The vibrancy and high growth rates of emerging market economies are often alluring for investors looking to add incremental growth and exotica to their portfolios. The high under-lying growth rates, huge population base and a perception that less transparency and analyst attention suggest that these markets are less efficient was the start-point for many fund pitches.

There have been two broad approaches for adding emerging market exposure to segregated portfolios:

  1. indirect exposure, by investing in well-run western companies with significant emerging market businesses; or
  2. direct exposure, through ownership of companies based and operating within one or more emerging economies.

Our portfolios have historically had a mix of the two, with the bias being toward the first approach. Our portfolio manager is dedicated to a detailed, bottom-up analysis of each company that it evaluates.  This approach is often more challenging when it comes to emerging market issuers, in part because of less access to management, frequently the lower quality of financial information, the reticence of EM management teams (that were not used to that sort of due diligence process), and frankly, less confidence in the quality of corporate governance.

However, the balance has been shifting towards direct exposure over the past decade, as these issues are addressed by more and more management teams in the emerging markets. Client portfolios now have direct exposure to emerging markets at, or slightly above, the MSCI ACWI allocation.

However, and as you are no doubt aware, these elevated growth rates enjoyed by emerging economies have not always translated into elevated total returns for minority investors in emerging markets companies. EMs have had periods of exceptional performance and then periods of under-performance, such as we witnessed in 2018.  In addition, volatility has historically been considerably higher than in developed markets, producing unenviable Sharpe ratios (although Bloomberg Markets pointed out last week that short-term volatility in developed markets was currently above that in emerging markets, a very rare event.)

So what changes, other than greater comfort with due diligence processes, give us more comfort with direct EM exposure than was the case historically?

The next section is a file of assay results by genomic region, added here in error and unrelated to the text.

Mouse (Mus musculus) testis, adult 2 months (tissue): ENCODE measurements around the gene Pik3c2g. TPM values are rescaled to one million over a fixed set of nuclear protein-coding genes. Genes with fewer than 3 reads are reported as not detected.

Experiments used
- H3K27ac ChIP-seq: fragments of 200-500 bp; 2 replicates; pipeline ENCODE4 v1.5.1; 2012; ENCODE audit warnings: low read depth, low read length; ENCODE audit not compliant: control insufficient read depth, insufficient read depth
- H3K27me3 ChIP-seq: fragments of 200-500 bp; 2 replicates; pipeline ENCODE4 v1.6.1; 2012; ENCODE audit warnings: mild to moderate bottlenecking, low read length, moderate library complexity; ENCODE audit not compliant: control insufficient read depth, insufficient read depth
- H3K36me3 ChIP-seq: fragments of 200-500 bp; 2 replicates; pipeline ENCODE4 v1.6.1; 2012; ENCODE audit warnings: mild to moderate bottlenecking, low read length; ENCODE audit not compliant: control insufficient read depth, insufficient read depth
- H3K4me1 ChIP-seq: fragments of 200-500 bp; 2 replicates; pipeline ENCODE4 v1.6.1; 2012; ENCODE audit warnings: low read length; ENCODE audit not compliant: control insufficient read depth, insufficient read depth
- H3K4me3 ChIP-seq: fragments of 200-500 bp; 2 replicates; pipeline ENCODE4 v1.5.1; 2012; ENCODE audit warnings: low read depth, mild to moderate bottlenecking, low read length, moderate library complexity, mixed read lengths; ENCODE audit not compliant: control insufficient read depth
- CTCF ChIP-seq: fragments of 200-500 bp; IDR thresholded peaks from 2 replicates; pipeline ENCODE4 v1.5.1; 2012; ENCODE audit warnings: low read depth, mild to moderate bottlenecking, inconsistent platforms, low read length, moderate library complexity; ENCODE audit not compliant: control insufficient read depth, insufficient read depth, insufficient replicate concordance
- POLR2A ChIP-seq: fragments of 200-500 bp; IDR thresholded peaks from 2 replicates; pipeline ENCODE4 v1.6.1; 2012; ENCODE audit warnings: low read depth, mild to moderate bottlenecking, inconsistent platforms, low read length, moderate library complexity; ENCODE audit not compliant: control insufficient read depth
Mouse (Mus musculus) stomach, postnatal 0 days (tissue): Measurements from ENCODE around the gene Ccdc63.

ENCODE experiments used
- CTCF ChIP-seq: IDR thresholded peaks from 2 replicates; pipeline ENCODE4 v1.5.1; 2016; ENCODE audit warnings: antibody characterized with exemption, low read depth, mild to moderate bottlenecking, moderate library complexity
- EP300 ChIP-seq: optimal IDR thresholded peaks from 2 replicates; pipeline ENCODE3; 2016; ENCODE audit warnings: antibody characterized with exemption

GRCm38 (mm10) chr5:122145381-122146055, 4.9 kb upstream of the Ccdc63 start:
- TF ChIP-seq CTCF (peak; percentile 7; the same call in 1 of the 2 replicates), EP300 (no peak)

Emerging economies now represent almost two-thirds of total global GDP, while their stock markets represent approximately one-third of global market capitalisation.   Key global indices have an even lower allocation to EM, at around 10%.  As more China-listed companies are included in indices over the next few years, that figure will rise, but it will still remarkably understate the importance of those economies to global growth.

While emerging economies typically exhibited higher growth rates, their economies were not as large and influential to total global growth as were the developed economies. However, whether it’s China, India, southeast Asia or EM as a whole, their absolute scale has become very important, not just their relative growth.

A recent paper from the Brookings Institute estimated that over 90% of the increased spending power of the global middle class will come from China, India and other Asian emerging countries by 2022.  In other words, the impact that these economies have on global growth is now impossible to ignore.

Second, the composition of what drives emerging economies is evolving. In boom periods of the past, growth was led by low-cost, export-driven manufacturing, domestic property development typically fueled by cross-border capital flows and resource extraction industries.  This led to considerable volatility in EM returns during a business cycle.

However, the less volatile and often domestically-oriented sectors such as healthcare, consumer staples and consumer discretionary sectors are becoming more relevant. In most Asian EMs, the technology sector, albeit still export-oriented, is now much more important – although whether the chip makers and components suppliers have managed to reduce cyclicality is currently on trial. The MSCI EM index now comprises over 40% of technology and consumer sectors.

Third, research focused on the increasing integration of ESG issues (environmental, social and corporate governance) into company analysis and investment decisions has highlighted that this approach is particularly helpful in evaluating risks in the emerging markets. Assuming this is true, and we believe that it is, then the detailed, bottom-up style of investment research (as opposed to the use of passive products) should enhance returns over time, relative to the same impact with respect to developed markets.

Finally, from a relative value perspective, EM currently looks very attractive. While the relative value between EM and DM is somewhat cyclical, the end-of-2018 MSCI EM relative to the MSCI World (normalized to early 2008) is extreme, historically.

As 2019 market outlooks were distributed in the first two weeks of January, it is clear that emerging markets are again very much in the conversation. The large sell-side houses seem about equally divided on the attractiveness of the asset class, informed in large part by their outlook for global growth, the likely strength / weakness of the USD and the likelihood of two or more Fed rate increases during the year.

We do not market or promote any fund products, but if you are interested in more information on how our client exposure to emerging markets is expressed within their segregated accounts, please contact us.


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